Participatory budgeting paves the way for democratic reform in Uzbekistan — Bourse & Bazaar Foundation


Since taking office in 2016, President Shavkat Mirziyoyev has paved the way for many political reforms in Uzbekistan. Four of these reforms stand out as truly substantial.

The first two reforms are economic. The transition to a predominantly market-based exchange rate regime and the implementation of tax reforms have significantly boosted economic growth and helped to open the Uzbek economy to foreign investment.

The third reform put an end to the odious practice of forced labor and child labor. Perhaps more than any other, this reform has won Uzbekistan international praise. The Economist called Uzbekistan »country of the yearin 2019, describing it as a country “that abolished slavery”. Although labor rights and state intervention problems persist in cotton production polesthe reform effort was further successful in stigmatizing forced labor among senior officials, improving many working conditions, and opening up the Uzbek cotton and textile industry to International exchange.

The fourth reform has received less international attention but is no less significant. The Citizens’ initiative budget is participatory budgeting platform which lets the public decide where it thinks it is best to spend public money. The political goals to a better redistribution through decentralization budget planning.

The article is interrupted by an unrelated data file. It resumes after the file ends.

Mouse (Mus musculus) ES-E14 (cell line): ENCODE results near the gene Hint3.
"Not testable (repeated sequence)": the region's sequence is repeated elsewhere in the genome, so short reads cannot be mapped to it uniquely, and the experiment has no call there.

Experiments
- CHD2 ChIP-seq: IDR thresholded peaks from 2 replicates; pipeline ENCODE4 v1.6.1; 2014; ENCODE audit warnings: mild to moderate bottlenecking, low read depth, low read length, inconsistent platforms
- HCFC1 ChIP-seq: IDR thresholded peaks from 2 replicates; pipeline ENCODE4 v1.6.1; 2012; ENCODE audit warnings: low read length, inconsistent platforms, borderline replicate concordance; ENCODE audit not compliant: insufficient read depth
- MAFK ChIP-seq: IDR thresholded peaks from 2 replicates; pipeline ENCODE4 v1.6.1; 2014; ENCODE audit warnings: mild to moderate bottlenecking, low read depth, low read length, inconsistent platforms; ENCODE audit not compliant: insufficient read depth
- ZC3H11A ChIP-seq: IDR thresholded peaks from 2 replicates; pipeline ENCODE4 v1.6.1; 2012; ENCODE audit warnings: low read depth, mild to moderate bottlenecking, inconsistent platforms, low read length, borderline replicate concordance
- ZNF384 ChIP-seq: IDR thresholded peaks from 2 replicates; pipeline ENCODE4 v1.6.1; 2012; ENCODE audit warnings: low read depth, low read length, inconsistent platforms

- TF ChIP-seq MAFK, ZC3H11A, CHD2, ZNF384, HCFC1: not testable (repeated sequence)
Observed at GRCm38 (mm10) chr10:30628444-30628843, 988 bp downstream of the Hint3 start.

The first results are exciting: 7.8 million votes were cast in favor of 61,500 spending projects in 2022. The votes determined the allocation of USD 100 million in 98% of all micro-districts (mahallah) in Uzbekistan. Compare that to 2021, when 6.72 million votes were garnered from 69,700 projects. This year, voter turnout has increased, while collective action has improved with fewer and likely more realistic nominated projects. An estimated 33% of Uzbek adults participated in the voting process in 2022. A prominent blogger suggested that the participatory budgeting process was the most competitive election in the country. While ironic, this reaction to participatory budgeting underscores its importance—people are mobilizing and vote for the option that best suits their needs.

Without real electoral responsibility in the country, the central government of Uzbekistan often receives distorted signals from its people. This is why reforms that rely on the tools of participatory democracy are so crucial. Perhaps the most significant recent example of distorted signals Then, in July this year, Karakalpakstan’s legislature and government unanimously backed constitutional amendments to dissolve its semi-autonomous status. Mass civil unrest broke out, resulting in death, injury and property damage. President Mirziyoyev later chastised Karakalpak lawmakers for failing to communicate the concerns and wishes of the people to the central government.